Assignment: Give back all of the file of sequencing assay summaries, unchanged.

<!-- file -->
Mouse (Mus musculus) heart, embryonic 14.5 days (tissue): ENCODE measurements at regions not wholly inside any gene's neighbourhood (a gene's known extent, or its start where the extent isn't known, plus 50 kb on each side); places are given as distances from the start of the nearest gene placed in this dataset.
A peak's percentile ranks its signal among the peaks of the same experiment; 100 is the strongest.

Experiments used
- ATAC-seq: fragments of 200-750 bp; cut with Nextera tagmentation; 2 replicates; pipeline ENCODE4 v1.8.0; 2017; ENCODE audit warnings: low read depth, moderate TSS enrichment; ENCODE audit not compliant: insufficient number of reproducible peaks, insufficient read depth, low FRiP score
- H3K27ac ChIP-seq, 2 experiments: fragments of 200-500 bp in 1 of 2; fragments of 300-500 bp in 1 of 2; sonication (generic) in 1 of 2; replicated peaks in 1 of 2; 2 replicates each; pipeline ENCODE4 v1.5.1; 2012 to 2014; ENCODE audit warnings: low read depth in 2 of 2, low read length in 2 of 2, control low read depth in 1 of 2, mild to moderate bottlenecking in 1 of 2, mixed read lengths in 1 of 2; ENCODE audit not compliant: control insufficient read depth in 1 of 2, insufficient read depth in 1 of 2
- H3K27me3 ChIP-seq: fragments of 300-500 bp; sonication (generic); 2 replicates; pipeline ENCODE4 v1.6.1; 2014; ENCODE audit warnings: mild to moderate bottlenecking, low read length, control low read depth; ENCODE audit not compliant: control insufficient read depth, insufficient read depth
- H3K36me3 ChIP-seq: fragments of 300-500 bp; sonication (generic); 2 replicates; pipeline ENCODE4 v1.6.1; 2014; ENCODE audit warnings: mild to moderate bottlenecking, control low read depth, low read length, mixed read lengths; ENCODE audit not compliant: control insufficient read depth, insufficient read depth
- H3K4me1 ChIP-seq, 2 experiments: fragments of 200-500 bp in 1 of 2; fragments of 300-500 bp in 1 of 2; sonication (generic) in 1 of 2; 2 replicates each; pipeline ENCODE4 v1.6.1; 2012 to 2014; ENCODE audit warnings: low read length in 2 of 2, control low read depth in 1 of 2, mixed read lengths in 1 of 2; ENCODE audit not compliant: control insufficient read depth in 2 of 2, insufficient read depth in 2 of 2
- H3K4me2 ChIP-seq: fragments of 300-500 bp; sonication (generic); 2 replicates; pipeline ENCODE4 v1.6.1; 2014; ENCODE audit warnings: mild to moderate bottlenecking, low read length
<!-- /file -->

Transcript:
Mouse (Mus musculus) heart, embryonic 14.5 days (tissue): ENCODE measurements at regions not wholly inside any gene's neighbourhood (a gene's known extent, or its start where the extent isn't known, plus 50 kb on each side); places are given as distances from the start of the nearest gene placed in this dataset.
A peak's percentile ranks its signal among the peaks of the same experiment; 100 is the strongest.

Experiments used
- ATAC-seq: fragments of 200-750 bp; cut with Nextera tagmentation; 2 replicates; pipeline ENCODE4 v1.8.0; 2017; ENCODE audit warnings: low read depth, moderate TSS enrichment; ENCODE audit not compliant: insufficient number of reproducible peaks, insufficient read depth, low FRiP score
- H3K27ac ChIP-seq, 2 experiments: fragments of 200-500 bp in 1 of 2; fragments of 300-500 bp in 1 of 2; sonication (generic) in 1 of 2; replicated peaks in 1 of 2; 2 replicates each; pipeline ENCODE4 v1.5.1; 2012 to 2014; ENCODE audit warnings: low read depth in 2 of 2, low read length in 2 of 2, control low read depth in 1 of 2, mild to moderate bottlenecking in 1 of 2, mixed read lengths in 1 of 2; ENCODE audit not compliant: control insufficient read depth in 1 of 2, insufficient read depth in 1 of 2
- H3K27me3 ChIP-seq: fragments of 300-500 bp; sonication (generic); 2 replicates; pipeline ENCODE4 v1.6.1; 2014; ENCODE audit warnings: mild to moderate bottlenecking, low read length, control low read depth; ENCODE audit not compliant: control insufficient read depth, insufficient read depth
- H3K36me3 ChIP-seq: fragments of 300-500 bp; sonication (generic); 2 replicates; pipeline ENCODE4 v1.6.1; 2014; ENCODE audit warnings: mild to moderate bottlenecking, control low read depth, low read length, mixed read lengths; ENCODE audit not compliant: control insufficient read depth, insufficient read depth
- H3K4me1 ChIP-seq, 2 experiments: fragments of 200-500 bp in 1 of 2; fragments of 300-500 bp in 1 of 2; sonication (generic) in 1 of 2; 2 replicates each; pipeline ENCODE4 v1.6.1; 2012 to 2014; ENCODE audit warnings: low read length in 2 of 2, control low read depth in 1 of 2, mixed read lengths in 1 of 2; ENCODE audit not compliant: control insufficient read depth in 2 of 2, insufficient read depth in 2 of 2
- H3K4me2 ChIP-seq: fragments of 300-500 bp; sonication (generic); 2 replicates; pipeline ENCODE4 v1.6.1; 2014; ENCODE audit warnings: mild to moderate bottlenecking, low read length